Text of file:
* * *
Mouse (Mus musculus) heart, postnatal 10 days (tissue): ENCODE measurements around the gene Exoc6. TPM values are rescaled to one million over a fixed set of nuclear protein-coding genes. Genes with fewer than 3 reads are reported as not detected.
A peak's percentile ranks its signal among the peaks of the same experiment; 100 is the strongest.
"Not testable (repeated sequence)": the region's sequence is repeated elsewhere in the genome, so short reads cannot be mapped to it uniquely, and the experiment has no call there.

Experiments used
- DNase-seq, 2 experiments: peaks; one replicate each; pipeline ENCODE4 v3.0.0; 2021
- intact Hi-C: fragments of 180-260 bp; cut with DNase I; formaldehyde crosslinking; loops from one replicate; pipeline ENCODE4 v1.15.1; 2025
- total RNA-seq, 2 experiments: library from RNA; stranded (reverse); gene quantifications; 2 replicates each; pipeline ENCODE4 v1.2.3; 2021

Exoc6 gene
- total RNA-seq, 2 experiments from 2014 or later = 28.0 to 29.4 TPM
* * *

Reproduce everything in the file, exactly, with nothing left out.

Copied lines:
Mouse (Mus musculus) heart, postnatal 10 days (tissue): ENCODE measurements around the gene Exoc6. TPM values are rescaled to one million over a fixed set of nuclear protein-coding genes. Genes with fewer than 3 reads are reported as not detected.
A peak's percentile ranks its signal among the peaks of the same experiment; 100 is the strongest.
"Not testable (repeated sequence)": the region's sequence is repeated elsewhere in the genome, so short reads cannot be mapped to it uniquely, and the experiment has no call there.

Experiments used
- DNase-seq, 2 experiments: peaks; one replicate each; pipeline ENCODE4 v3.0.0; 2021
- intact Hi-C: fragments of 180-260 bp; cut with DNase I; formaldehyde crosslinking; loops from one replicate; pipeline ENCODE4 v1.15.1; 2025
- total RNA-seq, 2 experiments: library from RNA; stranded (reverse); gene quantifications; 2 replicates each; pipeline ENCODE4 v1.2.3; 2021

Exoc6 gene
- total RNA-seq, 2 experiments from 2014 or later = 28.0 to 29.4 TPM